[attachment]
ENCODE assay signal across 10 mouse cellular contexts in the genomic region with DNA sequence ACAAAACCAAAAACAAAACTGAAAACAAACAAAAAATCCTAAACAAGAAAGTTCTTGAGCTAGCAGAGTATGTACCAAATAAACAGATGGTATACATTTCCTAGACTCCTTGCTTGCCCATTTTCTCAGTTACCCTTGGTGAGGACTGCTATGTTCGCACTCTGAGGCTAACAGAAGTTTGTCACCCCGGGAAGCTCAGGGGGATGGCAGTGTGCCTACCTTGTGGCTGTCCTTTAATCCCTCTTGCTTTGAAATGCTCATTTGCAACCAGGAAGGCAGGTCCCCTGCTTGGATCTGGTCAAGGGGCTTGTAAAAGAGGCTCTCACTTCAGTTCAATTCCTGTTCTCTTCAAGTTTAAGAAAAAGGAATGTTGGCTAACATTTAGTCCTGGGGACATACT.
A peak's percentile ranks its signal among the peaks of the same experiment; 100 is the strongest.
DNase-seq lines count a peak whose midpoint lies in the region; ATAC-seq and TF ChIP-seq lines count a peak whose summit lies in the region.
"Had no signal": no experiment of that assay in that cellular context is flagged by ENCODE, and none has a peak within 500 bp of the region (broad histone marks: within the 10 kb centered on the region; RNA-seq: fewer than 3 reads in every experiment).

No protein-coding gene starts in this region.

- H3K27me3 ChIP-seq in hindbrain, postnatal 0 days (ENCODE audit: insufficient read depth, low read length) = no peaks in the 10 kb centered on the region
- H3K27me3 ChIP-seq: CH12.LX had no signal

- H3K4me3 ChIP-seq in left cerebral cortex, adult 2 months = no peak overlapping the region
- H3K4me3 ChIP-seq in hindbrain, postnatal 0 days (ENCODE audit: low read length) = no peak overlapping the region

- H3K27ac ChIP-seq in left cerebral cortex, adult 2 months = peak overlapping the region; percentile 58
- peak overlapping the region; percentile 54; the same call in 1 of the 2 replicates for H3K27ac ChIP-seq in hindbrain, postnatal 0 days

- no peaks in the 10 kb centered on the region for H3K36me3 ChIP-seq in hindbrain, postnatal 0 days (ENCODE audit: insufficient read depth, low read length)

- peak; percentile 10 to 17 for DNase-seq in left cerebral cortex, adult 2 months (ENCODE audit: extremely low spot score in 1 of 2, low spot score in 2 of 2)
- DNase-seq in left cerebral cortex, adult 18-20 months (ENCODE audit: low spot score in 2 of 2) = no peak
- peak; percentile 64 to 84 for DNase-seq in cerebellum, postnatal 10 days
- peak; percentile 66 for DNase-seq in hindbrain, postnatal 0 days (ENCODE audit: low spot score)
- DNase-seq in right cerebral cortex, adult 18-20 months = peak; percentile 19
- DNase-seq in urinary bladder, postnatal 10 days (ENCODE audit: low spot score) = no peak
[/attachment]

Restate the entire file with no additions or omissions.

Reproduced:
ENCODE assay signal across 10 mouse cellular contexts in the genomic region with DNA sequence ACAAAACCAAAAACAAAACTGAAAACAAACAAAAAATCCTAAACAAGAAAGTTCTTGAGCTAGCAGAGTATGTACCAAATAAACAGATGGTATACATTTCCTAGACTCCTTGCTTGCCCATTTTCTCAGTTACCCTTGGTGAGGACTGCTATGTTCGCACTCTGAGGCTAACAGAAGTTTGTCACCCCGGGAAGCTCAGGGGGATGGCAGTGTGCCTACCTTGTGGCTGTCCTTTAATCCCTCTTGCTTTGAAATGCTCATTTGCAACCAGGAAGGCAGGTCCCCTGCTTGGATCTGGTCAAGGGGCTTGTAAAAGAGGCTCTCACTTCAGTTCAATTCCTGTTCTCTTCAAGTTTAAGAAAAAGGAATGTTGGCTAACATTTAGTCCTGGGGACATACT.
A peak's percentile ranks its signal among the peaks of the same experiment; 100 is the strongest.
DNase-seq lines count a peak whose midpoint lies in the region; ATAC-seq and TF ChIP-seq lines count a peak whose summit lies in the region.
"Had no signal": no experiment of that assay in that cellular context is flagged by ENCODE, and none has a peak within 500 bp of the region (broad histone marks: within the 10 kb centered on the region; RNA-seq: fewer than 3 reads in every experiment).

No protein-coding gene starts in this region.

- H3K27me3 ChIP-seq in hindbrain, postnatal 0 days (ENCODE audit: insufficient read depth, low read length) = no peaks in the 10 kb centered on the region
- H3K27me3 ChIP-seq: CH12.LX had no signal

- H3K4me3 ChIP-seq in left cerebral cortex, adult 2 months = no peak overlapping the region
- H3K4me3 ChIP-seq in hindbrain, postnatal 0 days (ENCODE audit: low read length) = no peak overlapping the region

- H3K27ac ChIP-seq in left cerebral cortex, adult 2 months = peak overlapping the region; percentile 58
- peak overlapping the region; percentile 54; the same call in 1 of the 2 replicates for H3K27ac ChIP-seq in hindbrain, postnatal 0 days

- no peaks in the 10 kb centered on the region for H3K36me3 ChIP-seq in hindbrain, postnatal 0 days (ENCODE audit: insufficient read depth, low read length)

- peak; percentile 10 to 17 for DNase-seq in left cerebral cortex, adult 2 months (ENCODE audit: extremely low spot score in 1 of 2, low spot score in 2 of 2)
- DNase-seq in left cerebral cortex, adult 18-20 months (ENCODE audit: low spot score in 2 of 2) = no peak
- peak; percentile 64 to 84 for DNase-seq in cerebellum, postnatal 10 days
- peak; percentile 66 for DNase-seq in hindbrain, postnatal 0 days (ENCODE audit: low spot score)
- DNase-seq in right cerebral cortex, adult 18-20 months = peak; percentile 19
- DNase-seq in urinary bladder, postnatal 10 days (ENCODE audit: low spot score) = no peak